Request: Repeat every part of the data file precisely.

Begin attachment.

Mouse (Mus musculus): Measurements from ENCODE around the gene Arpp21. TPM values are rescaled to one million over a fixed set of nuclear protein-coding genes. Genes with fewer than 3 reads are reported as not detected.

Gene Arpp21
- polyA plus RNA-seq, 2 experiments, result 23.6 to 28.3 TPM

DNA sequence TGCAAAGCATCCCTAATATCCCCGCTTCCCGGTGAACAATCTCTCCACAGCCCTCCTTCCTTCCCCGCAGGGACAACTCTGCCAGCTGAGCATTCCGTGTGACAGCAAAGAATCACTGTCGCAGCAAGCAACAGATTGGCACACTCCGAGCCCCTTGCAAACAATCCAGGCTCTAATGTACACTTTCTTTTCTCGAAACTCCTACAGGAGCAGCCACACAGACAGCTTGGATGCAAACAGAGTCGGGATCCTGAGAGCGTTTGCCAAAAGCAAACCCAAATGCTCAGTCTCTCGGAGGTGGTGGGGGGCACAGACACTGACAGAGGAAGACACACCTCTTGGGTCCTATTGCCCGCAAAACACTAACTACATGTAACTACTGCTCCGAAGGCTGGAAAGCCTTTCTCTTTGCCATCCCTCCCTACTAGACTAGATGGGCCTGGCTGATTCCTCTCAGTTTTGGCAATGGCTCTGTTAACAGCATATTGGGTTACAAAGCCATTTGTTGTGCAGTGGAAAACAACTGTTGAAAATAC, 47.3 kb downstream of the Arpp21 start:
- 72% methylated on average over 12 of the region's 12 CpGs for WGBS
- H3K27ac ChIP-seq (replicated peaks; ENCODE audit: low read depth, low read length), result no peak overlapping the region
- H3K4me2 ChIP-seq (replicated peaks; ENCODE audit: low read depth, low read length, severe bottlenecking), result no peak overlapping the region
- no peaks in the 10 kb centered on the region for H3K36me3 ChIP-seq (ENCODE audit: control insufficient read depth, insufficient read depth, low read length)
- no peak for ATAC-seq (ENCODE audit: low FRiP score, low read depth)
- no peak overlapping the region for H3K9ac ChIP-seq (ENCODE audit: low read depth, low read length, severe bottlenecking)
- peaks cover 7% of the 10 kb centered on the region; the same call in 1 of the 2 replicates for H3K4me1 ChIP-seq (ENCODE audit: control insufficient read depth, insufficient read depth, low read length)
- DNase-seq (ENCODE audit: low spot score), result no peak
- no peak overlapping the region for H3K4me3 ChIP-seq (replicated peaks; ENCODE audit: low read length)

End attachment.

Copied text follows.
Mouse (Mus musculus): Measurements from ENCODE around the gene Arpp21. TPM values are rescaled to one million over a fixed set of nuclear protein-coding genes. Genes with fewer than 3 reads are reported as not detected.

Gene Arpp21
- polyA plus RNA-seq, 2 experiments, result 23.6 to 28.3 TPM

DNA sequence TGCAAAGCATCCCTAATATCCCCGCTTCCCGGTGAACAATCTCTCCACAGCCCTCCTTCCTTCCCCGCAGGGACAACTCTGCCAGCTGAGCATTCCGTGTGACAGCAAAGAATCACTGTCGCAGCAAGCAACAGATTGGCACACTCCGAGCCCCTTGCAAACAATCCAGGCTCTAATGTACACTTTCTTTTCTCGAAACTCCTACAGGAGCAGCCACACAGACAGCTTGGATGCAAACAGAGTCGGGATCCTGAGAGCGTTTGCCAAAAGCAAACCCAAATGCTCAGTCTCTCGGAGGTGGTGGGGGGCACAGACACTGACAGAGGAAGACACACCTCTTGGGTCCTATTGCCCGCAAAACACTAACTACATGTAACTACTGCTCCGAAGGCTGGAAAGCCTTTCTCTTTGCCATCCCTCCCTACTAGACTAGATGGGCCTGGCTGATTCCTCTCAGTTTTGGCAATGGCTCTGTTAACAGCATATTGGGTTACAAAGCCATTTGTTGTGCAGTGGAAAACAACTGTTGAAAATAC, 47.3 kb downstream of the Arpp21 start:
- 72% methylated on average over 12 of the region's 12 CpGs for WGBS
- H3K27ac ChIP-seq (replicated peaks; ENCODE audit: low read depth, low read length), result no peak overlapping the region
- H3K4me2 ChIP-seq (replicated peaks; ENCODE audit: low read depth, low read length, severe bottlenecking), result no peak overlapping the region
- no peaks in the 10 kb centered on the region for H3K36me3 ChIP-seq (ENCODE audit: control insufficient read depth, insufficient read depth, low read length)
- no peak for ATAC-seq (ENCODE audit: low FRiP score, low read depth)
- no peak overlapping the region for H3K9ac ChIP-seq (ENCODE audit: low read depth, low read length, severe bottlenecking)
- peaks cover 7% of the 10 kb centered on the region; the same call in 1 of the 2 replicates for H3K4me1 ChIP-seq (ENCODE audit: control insufficient read depth, insufficient read depth, low read length)
- DNase-seq (ENCODE audit: low spot score), result no peak
- no peak overlapping the region for H3K4me3 ChIP-seq (replicated peaks; ENCODE audit: low read length)